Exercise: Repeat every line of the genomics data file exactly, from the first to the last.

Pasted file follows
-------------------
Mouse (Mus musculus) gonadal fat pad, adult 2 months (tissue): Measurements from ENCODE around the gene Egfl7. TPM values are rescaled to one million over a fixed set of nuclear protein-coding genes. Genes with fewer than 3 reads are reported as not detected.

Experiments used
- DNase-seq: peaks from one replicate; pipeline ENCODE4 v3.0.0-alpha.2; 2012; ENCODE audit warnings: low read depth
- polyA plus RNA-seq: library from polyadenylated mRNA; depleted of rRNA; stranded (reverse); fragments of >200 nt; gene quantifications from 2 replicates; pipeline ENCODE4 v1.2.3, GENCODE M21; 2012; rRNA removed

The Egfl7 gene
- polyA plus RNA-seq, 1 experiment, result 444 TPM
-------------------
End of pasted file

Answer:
Mouse (Mus musculus) gonadal fat pad, adult 2 months (tissue): Measurements from ENCODE around the gene Egfl7. TPM values are rescaled to one million over a fixed set of nuclear protein-coding genes. Genes with fewer than 3 reads are reported as not detected.

Experiments used
- DNase-seq: peaks from one replicate; pipeline ENCODE4 v3.0.0-alpha.2; 2012; ENCODE audit warnings: low read depth
- polyA plus RNA-seq: library from polyadenylated mRNA; depleted of rRNA; stranded (reverse); fragments of >200 nt; gene quantifications from 2 replicates; pipeline ENCODE4 v1.2.3, GENCODE M21; 2012; rRNA removed

The Egfl7 gene
- polyA plus RNA-seq, 1 experiment, result 444 TPM